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The Significance of OPS in Historical Performances

Record-Setting OPS Performances

When we delve into the annals of baseball history, OPS (On-base Plus Slugging) stands as a beacon illuminating the prowess of hitters through eras. It’s not just a number; it encapsulates a player’s knack for both reaching the bases and wielding power.

Barry Bonds’ record-shattering OPS of 1.422 in 2003 is an apex achievement, showcasing an unparalleled combination of on-base ability and slugging prowess. Bonds’ monumental season eclipses numerous historical benchmarks, underscoring the evolution of offensive strategies and player conditioning over time.

However, it’s pertinent to note the historical contexts of OPS legends. For instance, Fred Dunlap’s remarkable 1884 season, with an OPS recorded in the more ambiguous Union Association, prompts discussions about league quality and its impact on stats. Similarly, Ross Barnes, benefiting from now-obsolete rules, exemplifies the shifts in baseball’s regulations and their effects on players’ stats.

Adjusting for eras and rules, players like Babe Ruth also emerge with multiple seasons of OPS brilliance. Ruth’s dominance in the 1920s, with OPS figures that still rank among the all-time highest, underline the persistent value of an elite OPS in evaluating hitters across different periods of baseball history.

Adjustments for Historical Comparisons

The conversation around OPS also necessitates a nuanced understanding of its application across distinct baseball epochs. Historical comparisons are refined by acknowledging changes in league-wide offensive environments, ballparks, and equipment – factors that invariably influence OPS figures.

Era-adjusted metrics such as OPS+ come into play here, providing a means to level the statistical playing field. OPS+ accounts for the varying offensive contexts, enabling fairer comparisons of players from the dead-ball era to those in the live-ball era, and onto today’s game. This adjustment is critical when elevating discussions from mere number comparison to assessing true historical significance and player impact.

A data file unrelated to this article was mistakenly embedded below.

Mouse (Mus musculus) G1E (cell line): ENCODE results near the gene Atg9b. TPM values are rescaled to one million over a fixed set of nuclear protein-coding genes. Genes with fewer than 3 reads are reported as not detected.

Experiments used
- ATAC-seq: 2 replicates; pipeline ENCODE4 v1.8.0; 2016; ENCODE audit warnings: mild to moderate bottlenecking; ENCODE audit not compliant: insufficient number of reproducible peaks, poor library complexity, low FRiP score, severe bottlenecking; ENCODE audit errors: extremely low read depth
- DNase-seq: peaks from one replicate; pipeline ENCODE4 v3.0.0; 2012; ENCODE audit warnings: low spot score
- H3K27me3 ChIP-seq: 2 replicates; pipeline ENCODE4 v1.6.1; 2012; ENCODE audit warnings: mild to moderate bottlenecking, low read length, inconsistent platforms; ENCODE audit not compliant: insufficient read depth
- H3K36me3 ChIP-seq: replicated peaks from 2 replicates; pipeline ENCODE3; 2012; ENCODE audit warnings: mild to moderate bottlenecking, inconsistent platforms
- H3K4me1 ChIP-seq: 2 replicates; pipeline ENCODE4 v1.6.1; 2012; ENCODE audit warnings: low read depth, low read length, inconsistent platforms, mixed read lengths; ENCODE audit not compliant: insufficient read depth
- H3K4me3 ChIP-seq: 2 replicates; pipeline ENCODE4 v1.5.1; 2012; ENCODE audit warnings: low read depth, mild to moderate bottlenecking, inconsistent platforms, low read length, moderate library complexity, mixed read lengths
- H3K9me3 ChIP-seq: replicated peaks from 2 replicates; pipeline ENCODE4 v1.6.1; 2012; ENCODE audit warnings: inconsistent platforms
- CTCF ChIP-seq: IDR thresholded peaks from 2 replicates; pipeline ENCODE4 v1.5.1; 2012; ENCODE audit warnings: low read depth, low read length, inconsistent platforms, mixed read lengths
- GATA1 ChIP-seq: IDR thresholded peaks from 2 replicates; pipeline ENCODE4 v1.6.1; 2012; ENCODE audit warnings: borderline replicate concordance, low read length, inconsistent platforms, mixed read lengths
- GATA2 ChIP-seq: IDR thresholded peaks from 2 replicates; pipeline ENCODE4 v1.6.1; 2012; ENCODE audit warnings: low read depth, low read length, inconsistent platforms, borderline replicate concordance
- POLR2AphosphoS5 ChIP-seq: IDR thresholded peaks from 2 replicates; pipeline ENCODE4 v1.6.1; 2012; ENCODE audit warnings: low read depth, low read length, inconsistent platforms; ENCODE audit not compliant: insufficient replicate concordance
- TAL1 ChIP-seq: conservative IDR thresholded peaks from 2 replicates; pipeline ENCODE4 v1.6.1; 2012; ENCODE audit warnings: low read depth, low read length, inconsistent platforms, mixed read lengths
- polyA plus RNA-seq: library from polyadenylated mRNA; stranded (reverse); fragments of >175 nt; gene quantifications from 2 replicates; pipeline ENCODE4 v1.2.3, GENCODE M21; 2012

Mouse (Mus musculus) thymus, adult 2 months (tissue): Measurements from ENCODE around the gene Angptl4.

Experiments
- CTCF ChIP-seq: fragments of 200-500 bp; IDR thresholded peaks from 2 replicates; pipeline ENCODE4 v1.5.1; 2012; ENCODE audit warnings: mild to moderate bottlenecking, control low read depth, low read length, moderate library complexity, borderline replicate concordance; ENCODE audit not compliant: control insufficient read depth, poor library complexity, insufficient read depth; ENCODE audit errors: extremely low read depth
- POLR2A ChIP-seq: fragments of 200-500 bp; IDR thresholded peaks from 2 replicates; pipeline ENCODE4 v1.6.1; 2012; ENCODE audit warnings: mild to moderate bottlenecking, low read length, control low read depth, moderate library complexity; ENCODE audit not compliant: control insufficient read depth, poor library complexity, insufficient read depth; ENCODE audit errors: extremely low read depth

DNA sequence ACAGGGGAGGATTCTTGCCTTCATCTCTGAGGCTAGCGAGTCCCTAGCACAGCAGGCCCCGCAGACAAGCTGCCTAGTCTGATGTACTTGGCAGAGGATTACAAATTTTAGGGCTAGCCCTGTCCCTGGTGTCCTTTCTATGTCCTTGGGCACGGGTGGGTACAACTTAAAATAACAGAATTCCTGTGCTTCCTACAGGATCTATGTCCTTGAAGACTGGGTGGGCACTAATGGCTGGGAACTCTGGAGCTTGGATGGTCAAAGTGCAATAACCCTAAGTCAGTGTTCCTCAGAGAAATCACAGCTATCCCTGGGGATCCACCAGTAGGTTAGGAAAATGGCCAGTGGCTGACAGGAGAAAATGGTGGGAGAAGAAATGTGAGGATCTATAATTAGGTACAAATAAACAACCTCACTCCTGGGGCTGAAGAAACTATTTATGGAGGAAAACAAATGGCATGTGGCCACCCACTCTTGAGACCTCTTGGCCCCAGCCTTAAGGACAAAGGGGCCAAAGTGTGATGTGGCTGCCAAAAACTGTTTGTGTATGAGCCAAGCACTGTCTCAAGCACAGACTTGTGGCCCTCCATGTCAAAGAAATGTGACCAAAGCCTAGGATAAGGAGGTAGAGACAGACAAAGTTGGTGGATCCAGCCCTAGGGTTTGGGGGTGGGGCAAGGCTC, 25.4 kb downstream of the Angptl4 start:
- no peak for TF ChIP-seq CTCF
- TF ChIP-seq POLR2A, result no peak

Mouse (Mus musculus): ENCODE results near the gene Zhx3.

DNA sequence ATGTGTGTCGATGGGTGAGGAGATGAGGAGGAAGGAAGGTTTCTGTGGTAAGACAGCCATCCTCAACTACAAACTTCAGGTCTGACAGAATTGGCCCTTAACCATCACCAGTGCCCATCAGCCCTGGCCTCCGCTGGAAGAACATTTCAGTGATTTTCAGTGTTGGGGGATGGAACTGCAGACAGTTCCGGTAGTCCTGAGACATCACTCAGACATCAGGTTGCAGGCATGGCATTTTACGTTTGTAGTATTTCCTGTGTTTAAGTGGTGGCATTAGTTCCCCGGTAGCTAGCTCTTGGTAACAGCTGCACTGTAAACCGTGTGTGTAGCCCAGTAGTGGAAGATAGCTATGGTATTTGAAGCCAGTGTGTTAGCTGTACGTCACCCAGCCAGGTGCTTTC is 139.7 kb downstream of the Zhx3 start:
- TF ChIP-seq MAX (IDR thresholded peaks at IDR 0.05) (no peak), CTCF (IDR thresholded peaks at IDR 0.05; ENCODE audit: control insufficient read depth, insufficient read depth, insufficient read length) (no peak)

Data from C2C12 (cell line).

Critiques and Limitations of OPS

OPS’s Lack of Differentiation between OBP and SLG

In the critical view, OPS, despite its widespread usage, presents interpretive limitations. Foremost among these is its equal weighting of OBP (On-base Percentage) and SLG (Slugging Percentage). Given the stronger correlation of OBP with run production, OPS’s formula has faced scrutiny for not adequately reflecting the true value contributions of hitters.

The discrepancy in league-average OBP and SLG further complicates OPS’s effectiveness as a comprehensive metric. With SLG usually outpacing OBP, OPS can inadvertently skew in favor of power hitters, possibly overshadowing the contributions of players who excel in getting on base.

Introduction of Weighted Metrics: Addressing OPS’s Shortcomings

In response to OPS’s limitations, the introduction of weighted stats like wOBA (weighted On-base Average) has garnered attention. By employing linear weights to differentiate the value of singles, doubles, triples, and home runs, wOBA offers a more precise measure of a player’s offensive value, compared to OPS’s broader brushstroke.

wOBA’s integration of linear weights directly addresses OPS’s equal treatment of OBP and SLG, aligning closer with the run value contributions of different hitting outcomes. This advancement in metric sophistication reflects an evolving understanding of offensive production in baseball analytics.

The Future of OPS in Baseball Analytics

OPS Adjustments and Relevance in an Evolving Sport

As baseball continues its analytical evolution, OPS remains a foundational metric, tethering traditional statistics with the sabermetric era. Its simplicity and historical continuity ensure its relevance, yet the baseball analytics community is leaning towards enhanced versions of OPS, such as OPS+, which adjusts for park factors and league averages, offering a more nuanced perspective on player performance.